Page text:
a well chosen manager. He should be a highly qualified administrator,
not necessarily a “safety man.” He should have a good
grasp of B.C.’s forest industry.
....5. The WCB should abandon its role
in accident prevention and confine itself
to claims and rehabilitation.
It would, of course work closely with the new association.
....6. The project should be funded two thirds
by management and one third by union.
....7. Individual companies should retain
their own accident prevention departments that would co-ordinate with
the new association.
....8. The B.C. government should make joining
such an organization compulsory for all logging and milling companies.
In this manner those com-panies outside of the organized asso-ciations,
such as COFI and many others, would also contribute toward a safer industry
with their dues.
....I’m sure there will be union people
who will not feel it is their place to contribute money to such an asso-ciation,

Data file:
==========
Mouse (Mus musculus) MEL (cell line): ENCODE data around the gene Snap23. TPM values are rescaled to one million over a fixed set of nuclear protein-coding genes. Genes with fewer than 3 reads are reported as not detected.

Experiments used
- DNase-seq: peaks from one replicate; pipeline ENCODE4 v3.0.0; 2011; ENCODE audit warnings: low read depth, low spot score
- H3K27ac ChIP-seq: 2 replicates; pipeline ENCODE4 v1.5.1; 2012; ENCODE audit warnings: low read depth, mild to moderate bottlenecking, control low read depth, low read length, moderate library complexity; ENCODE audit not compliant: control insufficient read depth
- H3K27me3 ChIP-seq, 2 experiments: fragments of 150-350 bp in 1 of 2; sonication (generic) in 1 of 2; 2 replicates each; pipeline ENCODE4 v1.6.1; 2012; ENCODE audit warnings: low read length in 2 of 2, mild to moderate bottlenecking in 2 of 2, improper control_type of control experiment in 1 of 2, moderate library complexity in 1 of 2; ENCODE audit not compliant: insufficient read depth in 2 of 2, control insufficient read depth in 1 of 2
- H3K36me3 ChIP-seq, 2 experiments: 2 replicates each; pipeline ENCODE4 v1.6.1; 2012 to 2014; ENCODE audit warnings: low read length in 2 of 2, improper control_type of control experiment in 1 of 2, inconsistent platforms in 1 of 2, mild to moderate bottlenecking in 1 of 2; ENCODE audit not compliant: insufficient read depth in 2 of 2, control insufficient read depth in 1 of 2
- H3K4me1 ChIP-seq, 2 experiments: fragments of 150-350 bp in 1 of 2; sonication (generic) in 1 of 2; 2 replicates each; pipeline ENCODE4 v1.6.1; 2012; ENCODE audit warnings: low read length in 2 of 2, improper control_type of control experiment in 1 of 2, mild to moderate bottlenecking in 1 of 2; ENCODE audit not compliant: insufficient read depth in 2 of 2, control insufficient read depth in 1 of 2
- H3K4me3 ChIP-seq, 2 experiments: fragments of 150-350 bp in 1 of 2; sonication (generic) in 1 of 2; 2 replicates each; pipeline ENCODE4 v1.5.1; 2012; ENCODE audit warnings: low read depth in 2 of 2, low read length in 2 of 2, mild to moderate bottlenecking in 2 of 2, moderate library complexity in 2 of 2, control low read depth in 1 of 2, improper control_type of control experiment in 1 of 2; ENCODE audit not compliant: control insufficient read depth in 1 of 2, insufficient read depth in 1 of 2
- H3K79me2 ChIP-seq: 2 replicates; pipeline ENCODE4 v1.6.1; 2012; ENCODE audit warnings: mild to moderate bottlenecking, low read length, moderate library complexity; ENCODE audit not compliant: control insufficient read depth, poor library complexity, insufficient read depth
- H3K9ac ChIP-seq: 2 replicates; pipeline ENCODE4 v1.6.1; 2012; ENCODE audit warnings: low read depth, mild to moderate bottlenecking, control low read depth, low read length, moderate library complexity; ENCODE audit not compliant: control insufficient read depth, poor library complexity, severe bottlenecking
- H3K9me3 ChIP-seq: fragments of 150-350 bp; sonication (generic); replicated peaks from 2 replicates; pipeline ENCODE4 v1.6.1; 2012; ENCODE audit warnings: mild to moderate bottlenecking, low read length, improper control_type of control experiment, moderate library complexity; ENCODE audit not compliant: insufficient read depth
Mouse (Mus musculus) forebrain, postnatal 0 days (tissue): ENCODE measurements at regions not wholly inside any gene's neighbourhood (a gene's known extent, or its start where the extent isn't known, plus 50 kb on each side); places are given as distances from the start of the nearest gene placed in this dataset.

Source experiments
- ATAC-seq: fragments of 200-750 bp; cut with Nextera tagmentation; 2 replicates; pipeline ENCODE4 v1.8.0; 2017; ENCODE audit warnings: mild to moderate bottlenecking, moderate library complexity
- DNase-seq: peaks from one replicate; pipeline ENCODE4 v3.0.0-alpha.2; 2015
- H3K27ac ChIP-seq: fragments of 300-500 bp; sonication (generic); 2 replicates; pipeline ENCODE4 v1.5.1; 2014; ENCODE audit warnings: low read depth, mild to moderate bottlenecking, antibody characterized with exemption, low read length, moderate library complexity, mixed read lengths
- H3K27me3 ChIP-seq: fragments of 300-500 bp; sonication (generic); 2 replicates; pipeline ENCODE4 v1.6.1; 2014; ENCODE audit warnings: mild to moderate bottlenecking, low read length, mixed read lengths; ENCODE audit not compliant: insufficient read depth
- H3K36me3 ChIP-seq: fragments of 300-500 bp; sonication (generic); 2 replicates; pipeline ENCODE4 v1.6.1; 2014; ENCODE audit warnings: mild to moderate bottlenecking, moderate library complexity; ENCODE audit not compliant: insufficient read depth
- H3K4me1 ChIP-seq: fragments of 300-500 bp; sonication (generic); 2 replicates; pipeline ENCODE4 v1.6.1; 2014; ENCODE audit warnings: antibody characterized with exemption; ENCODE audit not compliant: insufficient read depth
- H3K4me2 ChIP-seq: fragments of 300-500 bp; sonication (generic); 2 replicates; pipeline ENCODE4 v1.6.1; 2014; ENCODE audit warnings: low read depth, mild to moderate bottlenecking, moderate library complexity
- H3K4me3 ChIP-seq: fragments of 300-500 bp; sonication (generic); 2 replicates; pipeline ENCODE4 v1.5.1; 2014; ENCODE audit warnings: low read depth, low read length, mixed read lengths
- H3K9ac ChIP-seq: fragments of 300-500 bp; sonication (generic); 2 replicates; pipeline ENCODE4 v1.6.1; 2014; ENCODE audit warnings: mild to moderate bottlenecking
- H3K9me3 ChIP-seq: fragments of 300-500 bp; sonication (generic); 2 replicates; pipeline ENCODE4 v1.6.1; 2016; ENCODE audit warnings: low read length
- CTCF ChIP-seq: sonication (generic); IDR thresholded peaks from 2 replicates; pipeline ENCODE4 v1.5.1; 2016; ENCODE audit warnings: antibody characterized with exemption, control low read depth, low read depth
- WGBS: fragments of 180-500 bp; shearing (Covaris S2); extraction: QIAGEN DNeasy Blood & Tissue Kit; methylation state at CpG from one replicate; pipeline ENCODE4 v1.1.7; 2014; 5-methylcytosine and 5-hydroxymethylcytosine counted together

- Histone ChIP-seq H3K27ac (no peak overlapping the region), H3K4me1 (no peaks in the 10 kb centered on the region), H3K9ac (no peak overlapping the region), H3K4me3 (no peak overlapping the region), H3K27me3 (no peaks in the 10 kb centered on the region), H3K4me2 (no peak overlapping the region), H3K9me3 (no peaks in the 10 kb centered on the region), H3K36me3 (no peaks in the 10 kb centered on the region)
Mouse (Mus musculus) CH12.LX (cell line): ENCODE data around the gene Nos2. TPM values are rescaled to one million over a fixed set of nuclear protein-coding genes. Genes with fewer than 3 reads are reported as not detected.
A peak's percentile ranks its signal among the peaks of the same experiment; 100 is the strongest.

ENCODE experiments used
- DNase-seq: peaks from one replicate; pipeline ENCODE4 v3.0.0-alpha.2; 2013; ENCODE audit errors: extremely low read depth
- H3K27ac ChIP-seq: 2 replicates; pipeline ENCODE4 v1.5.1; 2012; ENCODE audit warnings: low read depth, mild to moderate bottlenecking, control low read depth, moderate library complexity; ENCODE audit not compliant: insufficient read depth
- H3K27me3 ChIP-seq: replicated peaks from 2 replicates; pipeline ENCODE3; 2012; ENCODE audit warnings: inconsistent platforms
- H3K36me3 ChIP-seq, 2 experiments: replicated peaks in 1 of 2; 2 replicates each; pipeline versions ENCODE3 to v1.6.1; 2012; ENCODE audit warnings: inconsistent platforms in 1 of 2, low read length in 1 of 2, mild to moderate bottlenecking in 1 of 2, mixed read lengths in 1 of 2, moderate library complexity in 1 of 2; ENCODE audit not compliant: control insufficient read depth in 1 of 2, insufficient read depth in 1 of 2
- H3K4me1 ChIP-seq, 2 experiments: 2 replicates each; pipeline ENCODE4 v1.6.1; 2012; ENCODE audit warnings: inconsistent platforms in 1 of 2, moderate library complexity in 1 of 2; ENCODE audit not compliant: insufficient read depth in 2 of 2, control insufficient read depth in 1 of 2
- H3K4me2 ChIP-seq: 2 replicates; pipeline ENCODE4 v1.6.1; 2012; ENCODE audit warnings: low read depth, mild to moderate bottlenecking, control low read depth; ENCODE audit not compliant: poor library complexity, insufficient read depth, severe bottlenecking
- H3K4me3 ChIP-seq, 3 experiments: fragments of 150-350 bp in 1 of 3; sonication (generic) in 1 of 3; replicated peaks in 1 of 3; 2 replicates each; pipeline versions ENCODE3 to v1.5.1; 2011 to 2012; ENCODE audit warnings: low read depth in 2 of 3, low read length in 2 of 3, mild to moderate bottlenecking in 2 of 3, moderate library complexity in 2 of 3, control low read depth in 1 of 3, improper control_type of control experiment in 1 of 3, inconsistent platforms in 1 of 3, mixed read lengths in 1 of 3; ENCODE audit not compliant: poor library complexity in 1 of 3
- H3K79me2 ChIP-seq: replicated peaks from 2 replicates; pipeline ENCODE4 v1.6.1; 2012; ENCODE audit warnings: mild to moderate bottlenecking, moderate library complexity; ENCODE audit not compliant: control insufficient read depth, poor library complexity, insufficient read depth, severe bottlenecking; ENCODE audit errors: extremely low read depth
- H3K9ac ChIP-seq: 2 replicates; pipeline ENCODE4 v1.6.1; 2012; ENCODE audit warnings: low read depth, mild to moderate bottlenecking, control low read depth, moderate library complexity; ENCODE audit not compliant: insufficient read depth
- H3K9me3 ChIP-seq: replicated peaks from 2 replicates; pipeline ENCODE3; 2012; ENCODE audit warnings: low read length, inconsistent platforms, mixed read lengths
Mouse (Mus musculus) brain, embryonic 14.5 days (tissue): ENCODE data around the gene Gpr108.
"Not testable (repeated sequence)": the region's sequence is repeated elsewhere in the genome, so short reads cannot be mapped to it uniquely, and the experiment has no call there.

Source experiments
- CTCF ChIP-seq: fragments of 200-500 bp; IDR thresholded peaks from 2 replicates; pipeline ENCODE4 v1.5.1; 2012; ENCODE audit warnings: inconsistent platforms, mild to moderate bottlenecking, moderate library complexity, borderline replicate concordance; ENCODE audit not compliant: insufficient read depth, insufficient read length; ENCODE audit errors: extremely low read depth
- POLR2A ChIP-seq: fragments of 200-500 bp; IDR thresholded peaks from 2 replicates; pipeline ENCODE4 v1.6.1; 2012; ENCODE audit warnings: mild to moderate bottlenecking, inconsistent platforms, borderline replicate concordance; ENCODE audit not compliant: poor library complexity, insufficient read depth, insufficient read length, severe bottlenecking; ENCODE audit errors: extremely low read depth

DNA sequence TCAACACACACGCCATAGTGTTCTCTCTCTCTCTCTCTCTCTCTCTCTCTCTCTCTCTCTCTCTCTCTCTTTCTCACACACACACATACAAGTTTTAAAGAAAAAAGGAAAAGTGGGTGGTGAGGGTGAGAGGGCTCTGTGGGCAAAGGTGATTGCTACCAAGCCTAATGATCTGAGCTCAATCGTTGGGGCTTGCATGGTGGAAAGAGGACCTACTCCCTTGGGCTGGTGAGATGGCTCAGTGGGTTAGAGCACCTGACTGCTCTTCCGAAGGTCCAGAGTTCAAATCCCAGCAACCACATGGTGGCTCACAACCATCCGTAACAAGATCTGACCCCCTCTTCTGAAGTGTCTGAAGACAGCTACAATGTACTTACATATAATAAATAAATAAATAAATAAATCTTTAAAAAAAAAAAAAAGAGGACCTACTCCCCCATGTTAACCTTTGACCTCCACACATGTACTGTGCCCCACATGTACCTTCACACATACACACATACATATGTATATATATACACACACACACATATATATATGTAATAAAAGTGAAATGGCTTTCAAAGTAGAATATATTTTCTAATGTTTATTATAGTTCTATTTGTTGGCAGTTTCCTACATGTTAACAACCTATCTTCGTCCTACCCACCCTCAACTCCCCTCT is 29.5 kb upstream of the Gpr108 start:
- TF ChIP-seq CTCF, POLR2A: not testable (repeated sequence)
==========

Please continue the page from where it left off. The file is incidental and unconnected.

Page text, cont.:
saying it is the employers’ place to pay for accident prevention.
I would remind them that loggers once paid into the WCB. If it’s
promoted with a mature attitude, it can be emphasized that it is the logger’s
life at stake and he should be aware that he is paying dues to procure
for himself the best accident prevention program in North America run
by his union and his management.
....Some employers will possibly feel such
an association is just another cost burden to already heavy costs. I say,
“Who better than our top people in management and union to directly
guide the cause of accident prevention in our very hazardous logging and
....There can be no bargaining tactics used
in such a group, for such an association must be entered into in trust
and with the knowledge that both management and union are motivated by
....We must be a more conscious in-dustry
and we must become a safer industry if we are to expect intelligent young
people to want to work in our industry.
....A British Columbia Forest Accident Prevention
Association could give us a safer industry – and it could be affordable.
Keep out of the bight,